Interest rates will stay low hints Bank governor Andrew Bailey

They were frozen at their record low of 0.1 percent when the Bank’s Monetary Policy Committee (MPC) met earlier this month. But Mr Bailey said the move was a “very close call”, with a growing sense that the base rate will be raised in January to tackle increasing prices.

The latest Consumer Price Index inflation rate was 3.1 percent for September ‑ well above the Bank’s two percent target.

Ratesetters have warned that higher energy prices will drive inflation to 4.5 percent imminently and hit around five percent next April, the highest level for a decade.

The central bank boss was explaining the MPC’s decision to freeze interest rates to MPs on the Treasury Select Committee in Westminster yesterday.

Mr Bailey said the Bank does not see the “basic context” of low interest rates changing in the foreseeable future ‑ as he rejected claims he U-turned on raising interest rates at last week’s MPC meeting.

He insisted he never said that the Bank would do so, after the financial markets reacted poorly to the decision to hold.

“In terms of emphasising the primacy of the inflation target and the link to medium-term inflation expectations, I thought it was critical that we put our foot down,” he said. 

“I am concerned that there is a view in some quarters that we’ve gone off that and just sort of never admitted it.”

Nevertheless, Mr Bailey also told MPs that there are major concerns about the current inflationary picture.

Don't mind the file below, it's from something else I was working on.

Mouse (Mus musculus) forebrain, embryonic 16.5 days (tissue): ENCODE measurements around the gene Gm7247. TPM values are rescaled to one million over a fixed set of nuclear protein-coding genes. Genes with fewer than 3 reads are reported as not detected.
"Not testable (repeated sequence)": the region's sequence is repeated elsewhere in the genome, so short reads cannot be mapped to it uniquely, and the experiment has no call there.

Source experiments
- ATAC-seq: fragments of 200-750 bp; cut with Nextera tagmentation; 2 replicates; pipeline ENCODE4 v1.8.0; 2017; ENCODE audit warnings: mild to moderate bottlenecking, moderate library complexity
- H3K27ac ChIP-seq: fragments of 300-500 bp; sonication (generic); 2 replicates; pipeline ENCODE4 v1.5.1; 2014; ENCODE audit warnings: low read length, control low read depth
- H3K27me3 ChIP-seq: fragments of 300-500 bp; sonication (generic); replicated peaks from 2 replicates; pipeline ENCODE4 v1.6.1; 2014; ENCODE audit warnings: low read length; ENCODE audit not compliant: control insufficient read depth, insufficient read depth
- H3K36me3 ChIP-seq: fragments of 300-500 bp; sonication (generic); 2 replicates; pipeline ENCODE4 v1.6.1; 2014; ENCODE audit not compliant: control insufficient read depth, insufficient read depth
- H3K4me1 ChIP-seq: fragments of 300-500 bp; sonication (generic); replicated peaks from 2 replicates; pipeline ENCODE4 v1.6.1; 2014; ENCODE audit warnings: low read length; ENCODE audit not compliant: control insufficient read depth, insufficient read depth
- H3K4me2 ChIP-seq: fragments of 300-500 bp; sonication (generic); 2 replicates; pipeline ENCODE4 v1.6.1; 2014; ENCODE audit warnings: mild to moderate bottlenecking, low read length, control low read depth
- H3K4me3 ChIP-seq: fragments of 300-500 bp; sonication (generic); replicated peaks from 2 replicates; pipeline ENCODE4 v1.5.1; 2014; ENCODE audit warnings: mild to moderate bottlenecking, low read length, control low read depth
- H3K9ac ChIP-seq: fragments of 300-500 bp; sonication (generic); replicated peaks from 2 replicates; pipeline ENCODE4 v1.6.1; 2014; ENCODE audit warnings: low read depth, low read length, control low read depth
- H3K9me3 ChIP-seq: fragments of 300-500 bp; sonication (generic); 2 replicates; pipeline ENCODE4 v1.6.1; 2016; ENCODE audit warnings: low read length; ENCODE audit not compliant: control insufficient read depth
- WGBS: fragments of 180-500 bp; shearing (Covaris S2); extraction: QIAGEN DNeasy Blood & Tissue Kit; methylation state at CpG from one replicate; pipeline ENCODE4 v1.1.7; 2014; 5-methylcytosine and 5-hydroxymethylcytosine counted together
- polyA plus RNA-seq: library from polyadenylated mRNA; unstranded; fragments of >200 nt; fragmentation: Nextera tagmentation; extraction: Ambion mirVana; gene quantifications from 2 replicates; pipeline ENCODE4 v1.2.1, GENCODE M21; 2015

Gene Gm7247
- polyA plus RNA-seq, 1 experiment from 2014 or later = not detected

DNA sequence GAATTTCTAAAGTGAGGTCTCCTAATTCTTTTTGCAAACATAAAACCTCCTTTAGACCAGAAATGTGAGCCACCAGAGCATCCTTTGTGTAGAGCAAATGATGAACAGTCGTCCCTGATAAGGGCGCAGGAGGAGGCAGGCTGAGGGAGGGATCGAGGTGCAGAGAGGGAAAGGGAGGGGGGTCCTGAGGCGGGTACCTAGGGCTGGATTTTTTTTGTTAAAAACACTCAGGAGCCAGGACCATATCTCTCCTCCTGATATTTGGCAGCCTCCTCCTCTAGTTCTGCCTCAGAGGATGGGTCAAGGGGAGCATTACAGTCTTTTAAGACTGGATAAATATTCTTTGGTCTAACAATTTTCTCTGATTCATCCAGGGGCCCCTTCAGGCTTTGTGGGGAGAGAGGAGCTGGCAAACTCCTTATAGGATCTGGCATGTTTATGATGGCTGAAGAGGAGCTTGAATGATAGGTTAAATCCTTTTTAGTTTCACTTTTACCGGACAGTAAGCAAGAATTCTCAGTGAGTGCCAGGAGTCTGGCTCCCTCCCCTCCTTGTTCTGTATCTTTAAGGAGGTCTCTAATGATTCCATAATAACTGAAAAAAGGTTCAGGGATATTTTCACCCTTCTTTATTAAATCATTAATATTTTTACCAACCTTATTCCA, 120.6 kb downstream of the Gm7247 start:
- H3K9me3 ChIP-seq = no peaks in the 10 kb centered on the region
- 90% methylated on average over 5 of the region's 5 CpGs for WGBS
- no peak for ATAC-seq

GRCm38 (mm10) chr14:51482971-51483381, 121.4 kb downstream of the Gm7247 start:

“I’m very uneasy about the inflation situation ‑ I want to be very clear on that,” he said. 

“It is not of course where we wanted to be, to have inflation above target.”

He said he decided that it makes sense to wait to see the impact of furlough ending in September before thinking of raising interest rates.

“I felt there was something to be said for waiting to see this evidence on the labour market from the official data which we will start to get on Tuesday, interestingly,” he said.

Members of the MPC voted by seven-to-two in favour of keeping the base rate unchanged. Two members, including Michael Saunders, were outvoted in calling for a rise to 0.25.

Explaining his vote, Mr Saunders told MPs: “The labour market is tight, with widespread skills shortages and we’ve seen the average pace of pay growth pick up to a little bit above the pre-pandemic pace and pay growth for new hires is picking up.

“I felt that the likelihood of a pickup in general pace of pay growth was sufficiently high that we should start to withdraw some of the stimulus that was put in place.”

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